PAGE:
60% of doctors say they’re ready to quit their jobs
According to research, 60% of doctors say that if they had the opportunity they would quit their job today.
Among MDs’ concerns are autonomy, regulatory, liability and reimbursement,experts told HealthLeaders Media.
“Physicians feel powerless,” HealthLeaders quoted Dr. Ray Walker, vice president foundation, as saying. “They don’t feel like their voices are being heard. They don’t feel like they were heard on the run up to health care reform and they don’t feel like they’re being heard now.”
The number who said they’d like to retire was only 45 percent in 2008, Walker told HealthLeaders.
Most won’t follow through, but “if only a small percentage follow through on any of that it could be worrisome to the workforce,” he said.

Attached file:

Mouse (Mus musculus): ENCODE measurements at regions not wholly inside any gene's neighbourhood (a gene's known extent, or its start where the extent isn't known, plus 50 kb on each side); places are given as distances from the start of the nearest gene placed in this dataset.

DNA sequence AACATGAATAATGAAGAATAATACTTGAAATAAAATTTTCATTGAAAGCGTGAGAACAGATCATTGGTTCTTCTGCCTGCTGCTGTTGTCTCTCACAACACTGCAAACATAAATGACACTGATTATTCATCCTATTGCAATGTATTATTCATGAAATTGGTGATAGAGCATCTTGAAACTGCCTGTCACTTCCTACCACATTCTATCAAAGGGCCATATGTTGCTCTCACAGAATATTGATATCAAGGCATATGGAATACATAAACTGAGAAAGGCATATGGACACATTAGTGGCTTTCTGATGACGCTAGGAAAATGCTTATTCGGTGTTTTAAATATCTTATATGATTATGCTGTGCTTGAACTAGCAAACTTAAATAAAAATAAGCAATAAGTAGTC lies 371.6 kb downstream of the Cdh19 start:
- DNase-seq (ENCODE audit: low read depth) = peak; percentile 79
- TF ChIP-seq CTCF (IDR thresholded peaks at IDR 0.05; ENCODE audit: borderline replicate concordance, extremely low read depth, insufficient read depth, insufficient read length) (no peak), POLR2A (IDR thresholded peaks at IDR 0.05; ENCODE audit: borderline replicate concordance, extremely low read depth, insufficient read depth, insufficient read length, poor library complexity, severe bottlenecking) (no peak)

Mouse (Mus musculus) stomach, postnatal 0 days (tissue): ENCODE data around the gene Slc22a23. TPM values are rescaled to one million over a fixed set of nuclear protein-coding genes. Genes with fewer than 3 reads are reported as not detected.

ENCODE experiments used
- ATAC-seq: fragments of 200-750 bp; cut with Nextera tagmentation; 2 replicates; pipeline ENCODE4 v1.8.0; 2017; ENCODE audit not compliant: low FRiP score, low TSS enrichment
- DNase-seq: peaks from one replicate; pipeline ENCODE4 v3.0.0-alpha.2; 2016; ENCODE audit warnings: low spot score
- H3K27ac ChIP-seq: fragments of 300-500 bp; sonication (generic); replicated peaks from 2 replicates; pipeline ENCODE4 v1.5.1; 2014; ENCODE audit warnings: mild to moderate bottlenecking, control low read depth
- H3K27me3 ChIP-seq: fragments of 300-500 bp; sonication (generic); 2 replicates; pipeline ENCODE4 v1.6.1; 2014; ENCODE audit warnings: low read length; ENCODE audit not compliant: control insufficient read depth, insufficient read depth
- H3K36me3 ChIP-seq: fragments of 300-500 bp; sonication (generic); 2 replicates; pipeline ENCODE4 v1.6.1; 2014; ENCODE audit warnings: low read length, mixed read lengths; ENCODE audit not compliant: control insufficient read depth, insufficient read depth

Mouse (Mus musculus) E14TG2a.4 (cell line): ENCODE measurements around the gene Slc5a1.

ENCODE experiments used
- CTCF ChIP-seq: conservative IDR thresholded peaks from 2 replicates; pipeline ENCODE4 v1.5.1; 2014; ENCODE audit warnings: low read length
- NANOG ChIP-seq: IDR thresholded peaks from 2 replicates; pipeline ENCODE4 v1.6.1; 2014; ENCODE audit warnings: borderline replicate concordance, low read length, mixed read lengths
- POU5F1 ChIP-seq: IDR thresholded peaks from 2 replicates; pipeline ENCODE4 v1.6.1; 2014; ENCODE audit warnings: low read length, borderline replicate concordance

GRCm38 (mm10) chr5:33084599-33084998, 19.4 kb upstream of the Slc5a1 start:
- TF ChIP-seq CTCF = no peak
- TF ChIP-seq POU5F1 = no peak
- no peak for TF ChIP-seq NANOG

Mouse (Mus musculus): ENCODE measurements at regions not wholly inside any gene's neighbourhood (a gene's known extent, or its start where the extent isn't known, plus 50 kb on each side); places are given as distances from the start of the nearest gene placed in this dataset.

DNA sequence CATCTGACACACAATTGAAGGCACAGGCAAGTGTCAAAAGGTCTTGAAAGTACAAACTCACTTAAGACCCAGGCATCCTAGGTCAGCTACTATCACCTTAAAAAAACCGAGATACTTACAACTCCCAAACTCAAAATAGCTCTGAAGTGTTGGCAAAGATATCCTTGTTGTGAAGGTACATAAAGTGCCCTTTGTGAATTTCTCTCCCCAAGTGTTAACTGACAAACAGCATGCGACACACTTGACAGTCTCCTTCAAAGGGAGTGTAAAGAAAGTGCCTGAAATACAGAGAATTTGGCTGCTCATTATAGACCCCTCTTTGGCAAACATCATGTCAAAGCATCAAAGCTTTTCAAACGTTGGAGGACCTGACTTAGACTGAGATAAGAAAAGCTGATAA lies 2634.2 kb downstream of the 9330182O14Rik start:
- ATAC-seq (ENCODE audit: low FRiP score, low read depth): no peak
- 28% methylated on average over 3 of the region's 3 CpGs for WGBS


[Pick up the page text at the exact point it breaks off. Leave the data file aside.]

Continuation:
The U.S. could face a shortage of as many as 130,000 doctors by 2025, as the Business Courier reported Sept. 21.
The Tri-State would likely be affected and, by some counts, is already experiencing a shortfall.
Health reform is designed to reduce the ranks of the uninsured, which now number close to 50 million, by about 32 million. That could mean a large influx of patients to the system.
Patients needing basic care might be more likely to see “physician extenders,” such as physician assistant and nurse practitioners, than MDs in coming years.